It's Danni and Vincent. I LOVE Vincent SO MUCH. I like Danni. That means that, on balance and using simultaneous equations, I love (Vincent + Danni). A note from me to the Strictly producers: please stop treating Vincent like a joke and forcing him to wear stupid blonde wigs. You're making us forget that he's awesome and used to date Flavia, who's really fit, and doesn't date just anyone... Oh. Well, anyway, she's really fit. (I'm just joking. She's been dating Jimi Mistry for at least three series). And the good news is that with the Fonzie Jive and the Phone Box Tango, Danni seems to be resuscitating Awesome Vincent. HE LIVES.

Next up, Nicky, who starts his foxtrot with a brilliant solo section which makes me 'Oooh!' out loud. Not as much as when Gethin did the salsa, but still, Nicky's really blossoming. It's as though he is, in the metaphorical language of Westlife, rising up off his stool and walking with purpose and a boyband air-grab to the front of the stage. He is living a key-change. He and Karen make great use of their microphone prop, although it's not turned on. Just like in the Westlife days. I'M TOTALLY JOKING, WESTLIFE FANS. AND ANYWAY, WE ALL KNOW YOU AND YOUR MOBILE PHONES ARE TAKING NICKY TO AT LEAST THE SEMI-FINALS.

During his judges' comments, Cheryl Cole heckles from the crowd. I'd prefer it if she was heckling at The X Factor. Everyone would pay money for that. 'Oi! Scherzinger! WHO ARE YA?'

Kimberley and Pasha are dancing the Viennese Waltz. Kimberley says they are dancing to a beautiful song, and this makes me worry for my potential friendship with Kimberley as I think it's one of the most boring things I've ever heard. Kimberley is clearly the sensible one in Girls Aloud, and I am the sensible one in any friendship group, which should make us so compatible, but now everything I thought I knew has been thrown into question. What would we play at our slumber parties where we have a chocolate fondue and tell Nicola Roberts she should always stick to her natural ginger? However, I do love Kimberley's 'yearning' expression at the top of the stairs, which should see her at least win a part in the next series of that ITV drama about military wives when this is all over and Girls Aloud have a massive bust-up on their reunion tour. It's all nice enough, but doesn't change my opinion that the world could live quite happily without the Viennese Waltz. Viennese Whirls, however = indispensable.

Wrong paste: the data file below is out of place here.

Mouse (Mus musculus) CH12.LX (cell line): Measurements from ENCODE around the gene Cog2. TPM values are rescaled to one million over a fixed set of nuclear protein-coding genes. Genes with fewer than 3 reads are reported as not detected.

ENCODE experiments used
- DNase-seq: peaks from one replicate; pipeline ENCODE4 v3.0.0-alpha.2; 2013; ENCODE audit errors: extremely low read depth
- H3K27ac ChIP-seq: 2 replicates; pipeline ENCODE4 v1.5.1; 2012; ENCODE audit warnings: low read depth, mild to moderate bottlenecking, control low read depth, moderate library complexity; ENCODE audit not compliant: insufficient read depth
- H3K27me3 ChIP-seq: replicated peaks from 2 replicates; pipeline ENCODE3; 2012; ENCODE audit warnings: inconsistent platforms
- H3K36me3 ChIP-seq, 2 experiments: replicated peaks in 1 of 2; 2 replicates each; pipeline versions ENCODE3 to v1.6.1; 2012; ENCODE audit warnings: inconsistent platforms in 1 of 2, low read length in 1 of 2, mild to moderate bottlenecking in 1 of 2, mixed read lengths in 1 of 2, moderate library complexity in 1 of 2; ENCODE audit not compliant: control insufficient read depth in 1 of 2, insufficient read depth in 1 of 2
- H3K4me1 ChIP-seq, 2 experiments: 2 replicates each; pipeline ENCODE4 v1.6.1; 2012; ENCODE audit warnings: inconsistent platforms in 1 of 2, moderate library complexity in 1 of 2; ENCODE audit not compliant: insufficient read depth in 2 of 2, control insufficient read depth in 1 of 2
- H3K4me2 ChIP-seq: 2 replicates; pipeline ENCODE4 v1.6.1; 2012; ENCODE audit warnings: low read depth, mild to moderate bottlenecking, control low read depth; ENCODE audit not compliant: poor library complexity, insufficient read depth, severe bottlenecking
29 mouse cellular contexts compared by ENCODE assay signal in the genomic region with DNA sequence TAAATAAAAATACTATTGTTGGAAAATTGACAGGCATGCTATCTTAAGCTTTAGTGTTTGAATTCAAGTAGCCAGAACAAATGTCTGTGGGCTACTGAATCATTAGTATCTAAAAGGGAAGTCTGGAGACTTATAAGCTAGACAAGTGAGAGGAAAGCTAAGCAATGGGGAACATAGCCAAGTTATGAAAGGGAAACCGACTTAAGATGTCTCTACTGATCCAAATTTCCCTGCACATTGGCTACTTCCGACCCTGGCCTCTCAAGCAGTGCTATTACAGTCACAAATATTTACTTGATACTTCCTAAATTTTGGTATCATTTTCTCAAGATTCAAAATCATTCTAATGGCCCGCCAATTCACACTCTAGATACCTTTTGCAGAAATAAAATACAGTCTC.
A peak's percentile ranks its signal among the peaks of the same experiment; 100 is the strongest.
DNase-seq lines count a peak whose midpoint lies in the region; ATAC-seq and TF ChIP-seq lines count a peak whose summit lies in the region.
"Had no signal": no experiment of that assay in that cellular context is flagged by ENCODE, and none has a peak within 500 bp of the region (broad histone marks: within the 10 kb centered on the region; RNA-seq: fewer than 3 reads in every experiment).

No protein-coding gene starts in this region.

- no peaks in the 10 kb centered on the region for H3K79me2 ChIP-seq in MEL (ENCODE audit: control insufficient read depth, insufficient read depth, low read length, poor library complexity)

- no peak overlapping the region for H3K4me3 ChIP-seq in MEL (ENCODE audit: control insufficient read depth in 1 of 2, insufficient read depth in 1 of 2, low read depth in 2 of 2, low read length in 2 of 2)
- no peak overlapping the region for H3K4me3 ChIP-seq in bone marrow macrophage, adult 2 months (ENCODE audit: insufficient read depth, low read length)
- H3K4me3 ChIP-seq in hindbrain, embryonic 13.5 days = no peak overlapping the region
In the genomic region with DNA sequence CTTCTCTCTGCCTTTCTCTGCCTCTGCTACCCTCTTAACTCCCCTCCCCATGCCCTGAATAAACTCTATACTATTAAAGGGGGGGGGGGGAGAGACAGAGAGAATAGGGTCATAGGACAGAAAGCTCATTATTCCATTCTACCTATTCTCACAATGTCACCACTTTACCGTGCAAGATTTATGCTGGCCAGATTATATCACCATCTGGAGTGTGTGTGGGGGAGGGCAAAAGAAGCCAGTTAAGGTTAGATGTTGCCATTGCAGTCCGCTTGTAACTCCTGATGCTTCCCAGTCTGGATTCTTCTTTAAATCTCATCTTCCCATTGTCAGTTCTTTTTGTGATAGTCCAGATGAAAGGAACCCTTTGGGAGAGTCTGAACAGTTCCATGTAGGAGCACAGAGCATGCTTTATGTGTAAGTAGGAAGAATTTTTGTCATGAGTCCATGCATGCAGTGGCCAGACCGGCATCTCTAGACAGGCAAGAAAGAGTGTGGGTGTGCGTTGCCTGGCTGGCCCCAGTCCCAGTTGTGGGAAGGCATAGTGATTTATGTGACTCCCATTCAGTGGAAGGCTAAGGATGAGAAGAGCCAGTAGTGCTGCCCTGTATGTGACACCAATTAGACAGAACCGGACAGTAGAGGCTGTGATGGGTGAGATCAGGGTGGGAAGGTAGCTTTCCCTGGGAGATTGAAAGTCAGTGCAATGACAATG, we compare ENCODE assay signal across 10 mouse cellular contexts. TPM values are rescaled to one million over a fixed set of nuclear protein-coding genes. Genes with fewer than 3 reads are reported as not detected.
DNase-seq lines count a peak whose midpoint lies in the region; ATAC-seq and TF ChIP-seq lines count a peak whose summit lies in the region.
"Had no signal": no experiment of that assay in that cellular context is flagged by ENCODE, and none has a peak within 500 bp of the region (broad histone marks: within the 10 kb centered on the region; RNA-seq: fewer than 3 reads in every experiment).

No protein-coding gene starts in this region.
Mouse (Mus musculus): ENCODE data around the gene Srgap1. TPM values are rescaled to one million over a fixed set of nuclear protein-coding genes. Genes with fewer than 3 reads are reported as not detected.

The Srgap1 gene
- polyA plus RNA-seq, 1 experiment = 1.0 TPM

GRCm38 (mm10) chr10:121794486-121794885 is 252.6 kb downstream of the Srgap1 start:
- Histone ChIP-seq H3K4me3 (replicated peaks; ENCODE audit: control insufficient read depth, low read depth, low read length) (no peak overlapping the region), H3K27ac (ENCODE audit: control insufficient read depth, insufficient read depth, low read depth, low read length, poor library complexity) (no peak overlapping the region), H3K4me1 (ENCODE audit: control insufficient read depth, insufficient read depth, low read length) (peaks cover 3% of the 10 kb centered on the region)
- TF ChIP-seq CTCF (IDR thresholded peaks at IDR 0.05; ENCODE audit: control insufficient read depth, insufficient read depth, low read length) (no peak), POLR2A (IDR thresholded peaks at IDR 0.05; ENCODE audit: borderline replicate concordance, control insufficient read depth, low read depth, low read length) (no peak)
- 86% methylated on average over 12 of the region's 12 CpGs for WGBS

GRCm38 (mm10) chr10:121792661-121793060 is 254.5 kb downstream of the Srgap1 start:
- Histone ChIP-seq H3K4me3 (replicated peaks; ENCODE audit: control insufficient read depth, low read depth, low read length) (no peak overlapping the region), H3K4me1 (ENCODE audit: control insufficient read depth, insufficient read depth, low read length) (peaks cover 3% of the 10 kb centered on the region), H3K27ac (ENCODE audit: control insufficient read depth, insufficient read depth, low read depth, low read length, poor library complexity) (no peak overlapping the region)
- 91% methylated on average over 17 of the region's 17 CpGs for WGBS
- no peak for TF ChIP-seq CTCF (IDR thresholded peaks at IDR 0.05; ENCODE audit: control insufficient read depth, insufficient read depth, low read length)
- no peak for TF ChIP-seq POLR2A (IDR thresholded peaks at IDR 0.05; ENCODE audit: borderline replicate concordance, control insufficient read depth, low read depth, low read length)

Michael Vaughan has found some good form in recent weeks. This seems to have woken the terrible kraken that is Natalie's competitive streak – a beast that had lain dormant during Michael's lovable but hopeless early weeks. We could see the warning signs earlier tonight when Natalie was caught on camera applauding Louis's waltz with gritted teeth and flashing eyes. It's like Vesuvius, ominously smoking, and primed to erupt. I am aware, by the way, that I am mixing my metaphors beyond salvation in this paragraph. Let's just say that salsa is not really for Michael and move on. Good lifts, though.

Lisa and Robin dance a fabulous razzle-dazzle foxtrot to This Will Be (An Everlasting Love), which is on the soundtrack to While You Were Sleeping, which I love. The film's premise would make a great concept for Romantic Comedy Week (planned for week 9, I believe**). Male dancer starts off lying on faux railway tracks. Female rolls him off and into a coma-themed rumba (all rumbas are coma-themed, albeit inadvertently, for me). In other falling over news, Robin takes a tumble just before the stairs.

Come the results show, it's time for the SHOCK! we all knew was on the cards after weeks of perfectly appropriate evictions. And it's Kimberley and Pasha in the dance-off, which I'm blaming on mid-table forgettability and bland song forgettability, and also Cheryl hanging around in the studio wearing black like a tiny beautiful doomy raven. But ultimately it's Fern who's going home. Artem went topless too early. Like I said, where could he go from that?

See you for the semi-finals! Maybe!

*It's not.
**It's not.